Rightmove: asking prices go up 0.9% in January

Mortgage rates remain high, but confidence appears to be returning to the housing market, with the latest Rightmove house price index data showing asking prices went up in January 2024

House model on top of stack of coins
(Image credit: Nora Carol Photography)

New seller asking prices increased by 0.9% (+£3,091) in January, taking the average asking price for a house in the UK up to £362,839, according to data from UK property site Rightmove.

If we look back over the past twelve months, house prices are now up 0.1% compared to a year ago. This is the first time the annual price change figure has been in positive territory for six months.

While this rise could be a seasonal increase in activity, as the market tends to pick up in February, property experts say the market has had a good start to the year compared to 12 months ago.

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“It’s been a positive start to the year, particularly when compared to the slower pace of this time last year”, says Michelle Niziol, CEO at IMS Property Group in Oxfordshire. “There’s a sense of optimism, helped hugely by mortgage rates dropping in recent months”.

Despite this renewed optimism, it is still taking many sellers a long time to find a buyer. But does Rightmove’s data suggest the market is picking up in 2024?

Increase in agreed sales – is it a good time to buy?

Rightmove’s data showed there were 16% more agreed sales in the first six weeks of 2024 than over the same period last year. In other words, some market participants clearly think now is a good time to buy

For a couple of reasons, this may not come as a surprise. 

House prices fell by 1.8% over the course of 2023, according to the Nationwide House Price Index, as the cost of living crisis and soaring mortgage rates caused the property market to stall. This has created the opportunity for some buyers to take advantage of slightly lower prices. 

Furthermore, interest rates have stabilised since the summer, and mortgage rates have fallen from their highs as a result. 

“There continue to be reasons for cautious optimism as we settle into 2024, with encouraging activity levels and a more stable housing market”, says Tim Bannister, Rightmove’s director of property science. 

“While some would-be buyers will continue to be affected by elevated mortgage rates and major affordability constraints, many other prospective buyers who can afford to do so, have acted fast and demonstrated their belief that 2024 is their year to get moving”, he added.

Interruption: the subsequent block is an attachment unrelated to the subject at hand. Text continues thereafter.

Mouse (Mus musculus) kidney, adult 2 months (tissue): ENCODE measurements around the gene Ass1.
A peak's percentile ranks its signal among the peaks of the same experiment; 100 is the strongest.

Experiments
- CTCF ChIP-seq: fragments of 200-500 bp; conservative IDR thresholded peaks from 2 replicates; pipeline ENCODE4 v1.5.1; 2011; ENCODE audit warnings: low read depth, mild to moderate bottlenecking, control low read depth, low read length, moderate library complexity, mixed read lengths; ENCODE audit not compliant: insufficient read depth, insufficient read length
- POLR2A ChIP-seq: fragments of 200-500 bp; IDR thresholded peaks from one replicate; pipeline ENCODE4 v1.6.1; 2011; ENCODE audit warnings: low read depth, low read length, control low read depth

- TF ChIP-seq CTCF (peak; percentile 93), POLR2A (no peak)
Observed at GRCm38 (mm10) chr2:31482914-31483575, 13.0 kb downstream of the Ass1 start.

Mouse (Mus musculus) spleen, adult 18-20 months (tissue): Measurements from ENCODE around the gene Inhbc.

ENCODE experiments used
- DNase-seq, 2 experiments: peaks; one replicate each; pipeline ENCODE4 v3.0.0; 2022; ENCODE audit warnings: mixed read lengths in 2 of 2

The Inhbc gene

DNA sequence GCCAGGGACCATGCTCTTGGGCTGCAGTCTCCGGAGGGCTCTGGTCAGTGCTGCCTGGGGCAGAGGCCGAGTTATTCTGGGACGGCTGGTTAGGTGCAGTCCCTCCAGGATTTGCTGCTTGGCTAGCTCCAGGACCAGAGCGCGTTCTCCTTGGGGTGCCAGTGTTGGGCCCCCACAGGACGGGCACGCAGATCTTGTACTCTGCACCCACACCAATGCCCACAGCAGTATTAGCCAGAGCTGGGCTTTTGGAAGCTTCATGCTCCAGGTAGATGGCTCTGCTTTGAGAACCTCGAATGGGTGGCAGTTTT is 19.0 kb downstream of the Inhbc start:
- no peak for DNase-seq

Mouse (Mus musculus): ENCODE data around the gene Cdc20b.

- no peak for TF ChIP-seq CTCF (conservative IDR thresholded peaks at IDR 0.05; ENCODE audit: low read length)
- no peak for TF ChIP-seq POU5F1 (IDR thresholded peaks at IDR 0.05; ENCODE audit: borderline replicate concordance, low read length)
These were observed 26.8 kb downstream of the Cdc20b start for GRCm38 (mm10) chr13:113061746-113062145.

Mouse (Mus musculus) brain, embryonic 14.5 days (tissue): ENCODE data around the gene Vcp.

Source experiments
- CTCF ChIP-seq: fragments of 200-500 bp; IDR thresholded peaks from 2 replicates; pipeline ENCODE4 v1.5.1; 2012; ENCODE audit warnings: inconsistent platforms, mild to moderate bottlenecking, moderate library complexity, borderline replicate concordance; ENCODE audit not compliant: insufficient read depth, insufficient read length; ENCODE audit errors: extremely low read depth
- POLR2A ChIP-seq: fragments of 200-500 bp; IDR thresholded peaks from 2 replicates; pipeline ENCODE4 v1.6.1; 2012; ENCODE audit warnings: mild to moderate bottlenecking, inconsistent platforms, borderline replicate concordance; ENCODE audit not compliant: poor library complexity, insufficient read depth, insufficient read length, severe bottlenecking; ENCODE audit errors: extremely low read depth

The good news for prospective buyers is that there is now far more choice available to them. Rightmove has reported that the number of sellers listing properties has increased by 7%.

Is now a good time to sell?

Sellers will be pleased to note that there is far more activity in the housing market this year than last. There were 16% more agreed sales in the first six weeks of 2024 than the same period last year, Rightmove reports. 

While last year was a particularly slow period for the UK housing market, this still constitutes 3% more activity than was seen in the same period in 2019 – well before inflation and interest rate hikes took hold. 

Despite this increase in activity, though, it is still taking a long time for some houses to find a buyer. In fact, Rightmove reports that the average time to sell is at its slowest since 2015. 

In other words, even though more people are now looking to buy, it could take you around 16 days longer to sell your house than this time last year. Against this backdrop, getting the price right is more important than ever. 

“Momentum to move in 2024 is continuing to build, but prospective sellers mustn’t get carried away”, says Bannister. “Buyers now have more choice of property for sale and many are still very price-sensitive”.

Research from Rightmove shows that you’re far more likely to sell your house quickly if you get the price right the first time. So, while it might be tempting to try your luck, an overly ambitious asking price could end up coming back to bite you.

What’s more, if you’re looking to sell, it could be a good idea to move quickly, says Bannister. “Sellers who are serious about moving this year would be well-advised to ride this wave of increased buyer confidence”, he says, noting that “pre-election jitters” or “unexpected events” could “dampen the momentum”.

What’s the outlook for mortgage rates?

Mortgage rates have fallen from their highs in the summer, but remain elevated compared to the long-term average.

The average two-year fixed rate mortgage is currently 5.69%, according to Moneyfacts, and the average five-year is 5.27%. That’s down from a peak of 6.88% and 6.72% respectively in August.

Many are hoping that rate cuts are on the horizon, with the Bank of England having held the base rate steady at 5.25% at its last four rate setting meetings. However, inflation did not fall in January, but remained stuck at 4%. Against this backdrop, interest rate cuts might not be coming as soon as some had hoped. 

So, if you’re holding off buying a property until mortgage rates fall further, you could find yourself hanging around for a while. Furthermore, if house prices increase in the meantime, you could find that this cancels out any savings.

Katie Williams

Katie has a background in investment writing and is interested in everything to do with personal finance and financial news. 


Before joining MoneyWeek, she worked as a content writer at Invesco, a global asset management firm, which she joined as a graduate in 2019. While there, she enjoyed translating complex topics into “easy to understand” stories. 


She studied English at the University of Cambridge and loves reading, writing and going to the theatre.